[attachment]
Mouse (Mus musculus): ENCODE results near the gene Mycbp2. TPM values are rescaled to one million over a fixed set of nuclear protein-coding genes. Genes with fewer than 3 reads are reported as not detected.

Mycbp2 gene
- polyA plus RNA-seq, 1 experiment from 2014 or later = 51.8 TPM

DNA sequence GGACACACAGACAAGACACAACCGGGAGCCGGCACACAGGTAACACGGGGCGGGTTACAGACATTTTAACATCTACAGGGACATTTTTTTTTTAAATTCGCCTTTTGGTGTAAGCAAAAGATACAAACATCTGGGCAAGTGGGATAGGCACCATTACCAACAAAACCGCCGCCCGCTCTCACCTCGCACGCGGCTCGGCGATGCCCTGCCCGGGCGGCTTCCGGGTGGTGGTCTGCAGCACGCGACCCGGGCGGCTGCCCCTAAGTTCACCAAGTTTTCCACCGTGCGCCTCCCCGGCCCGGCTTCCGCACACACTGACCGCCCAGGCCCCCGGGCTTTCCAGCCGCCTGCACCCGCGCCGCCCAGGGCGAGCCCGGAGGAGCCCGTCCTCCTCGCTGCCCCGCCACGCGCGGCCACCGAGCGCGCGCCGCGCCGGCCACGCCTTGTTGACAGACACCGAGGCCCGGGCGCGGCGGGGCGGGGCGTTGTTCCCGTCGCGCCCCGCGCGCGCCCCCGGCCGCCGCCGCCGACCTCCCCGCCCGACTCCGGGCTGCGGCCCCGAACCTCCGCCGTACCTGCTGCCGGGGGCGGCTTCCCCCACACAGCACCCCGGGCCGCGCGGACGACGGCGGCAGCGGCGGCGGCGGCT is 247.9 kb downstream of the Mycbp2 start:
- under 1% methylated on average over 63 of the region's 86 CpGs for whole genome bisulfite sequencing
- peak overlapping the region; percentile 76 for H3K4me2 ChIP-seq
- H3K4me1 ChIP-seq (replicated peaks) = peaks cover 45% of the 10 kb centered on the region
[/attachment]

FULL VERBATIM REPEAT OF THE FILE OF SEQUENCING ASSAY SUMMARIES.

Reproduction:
Mouse (Mus musculus): ENCODE results near the gene Mycbp2. TPM values are rescaled to one million over a fixed set of nuclear protein-coding genes. Genes with fewer than 3 reads are reported as not detected.

Mycbp2 gene
- polyA plus RNA-seq, 1 experiment from 2014 or later = 51.8 TPM

DNA sequence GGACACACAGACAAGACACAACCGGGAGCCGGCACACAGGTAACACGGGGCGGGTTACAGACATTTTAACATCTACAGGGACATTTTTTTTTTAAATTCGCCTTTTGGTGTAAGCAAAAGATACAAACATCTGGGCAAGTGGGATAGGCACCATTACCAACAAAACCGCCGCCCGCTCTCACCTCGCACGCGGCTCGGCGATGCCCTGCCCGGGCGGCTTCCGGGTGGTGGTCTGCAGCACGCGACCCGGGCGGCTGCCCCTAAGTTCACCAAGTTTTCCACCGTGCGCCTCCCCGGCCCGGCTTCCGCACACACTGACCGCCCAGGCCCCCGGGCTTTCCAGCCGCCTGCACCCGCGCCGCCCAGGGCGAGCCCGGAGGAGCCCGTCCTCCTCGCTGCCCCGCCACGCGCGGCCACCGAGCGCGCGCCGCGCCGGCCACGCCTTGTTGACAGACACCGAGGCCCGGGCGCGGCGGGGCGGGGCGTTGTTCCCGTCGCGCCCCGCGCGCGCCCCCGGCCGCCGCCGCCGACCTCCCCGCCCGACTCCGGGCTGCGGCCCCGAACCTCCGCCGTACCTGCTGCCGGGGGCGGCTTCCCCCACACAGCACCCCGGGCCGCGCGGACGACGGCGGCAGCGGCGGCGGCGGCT is 247.9 kb downstream of the Mycbp2 start:
- under 1% methylated on average over 63 of the region's 86 CpGs for whole genome bisulfite sequencing
- peak overlapping the region; percentile 76 for H3K4me2 ChIP-seq
- H3K4me1 ChIP-seq (replicated peaks) = peaks cover 45% of the 10 kb centered on the region